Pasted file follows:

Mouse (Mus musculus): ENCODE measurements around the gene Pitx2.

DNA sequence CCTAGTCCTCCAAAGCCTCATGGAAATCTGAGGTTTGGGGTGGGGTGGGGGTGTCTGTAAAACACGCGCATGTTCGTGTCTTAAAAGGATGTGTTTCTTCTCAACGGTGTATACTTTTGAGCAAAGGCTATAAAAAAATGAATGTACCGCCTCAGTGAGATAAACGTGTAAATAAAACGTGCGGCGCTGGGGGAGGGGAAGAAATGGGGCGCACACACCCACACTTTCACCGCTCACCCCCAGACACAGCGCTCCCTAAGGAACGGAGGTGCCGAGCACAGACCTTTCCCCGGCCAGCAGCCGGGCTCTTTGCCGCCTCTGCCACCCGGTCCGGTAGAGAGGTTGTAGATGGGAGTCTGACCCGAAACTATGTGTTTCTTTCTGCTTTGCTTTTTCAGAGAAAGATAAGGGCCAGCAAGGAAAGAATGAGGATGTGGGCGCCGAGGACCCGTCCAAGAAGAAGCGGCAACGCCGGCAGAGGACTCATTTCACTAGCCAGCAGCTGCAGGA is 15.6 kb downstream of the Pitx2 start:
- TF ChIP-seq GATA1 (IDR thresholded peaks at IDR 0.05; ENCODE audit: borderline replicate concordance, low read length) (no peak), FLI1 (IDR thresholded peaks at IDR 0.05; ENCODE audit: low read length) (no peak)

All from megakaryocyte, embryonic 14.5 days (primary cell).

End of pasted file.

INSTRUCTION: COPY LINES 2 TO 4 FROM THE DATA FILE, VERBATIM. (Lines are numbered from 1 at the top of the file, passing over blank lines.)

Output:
DNA sequence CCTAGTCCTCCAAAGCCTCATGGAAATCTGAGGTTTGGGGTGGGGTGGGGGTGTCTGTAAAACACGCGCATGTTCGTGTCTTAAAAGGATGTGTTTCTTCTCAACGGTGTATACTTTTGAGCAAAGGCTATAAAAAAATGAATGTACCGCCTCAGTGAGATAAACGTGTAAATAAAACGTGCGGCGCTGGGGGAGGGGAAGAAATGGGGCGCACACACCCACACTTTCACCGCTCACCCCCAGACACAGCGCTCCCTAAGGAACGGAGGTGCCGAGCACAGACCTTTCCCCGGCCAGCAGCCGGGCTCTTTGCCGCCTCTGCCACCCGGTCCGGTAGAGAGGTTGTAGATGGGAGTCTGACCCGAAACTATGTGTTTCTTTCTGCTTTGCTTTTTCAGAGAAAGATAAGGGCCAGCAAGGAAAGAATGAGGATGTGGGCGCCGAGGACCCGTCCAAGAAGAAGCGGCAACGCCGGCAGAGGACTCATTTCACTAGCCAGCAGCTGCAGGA is 15.6 kb downstream of the Pitx2 start:
- TF ChIP-seq GATA1 (IDR thresholded peaks at IDR 0.05; ENCODE audit: borderline replicate concordance, low read length) (no peak), FLI1 (IDR thresholded peaks at IDR 0.05; ENCODE audit: low read length) (no peak)

All from megakaryocyte, embryonic 14.5 days (primary cell).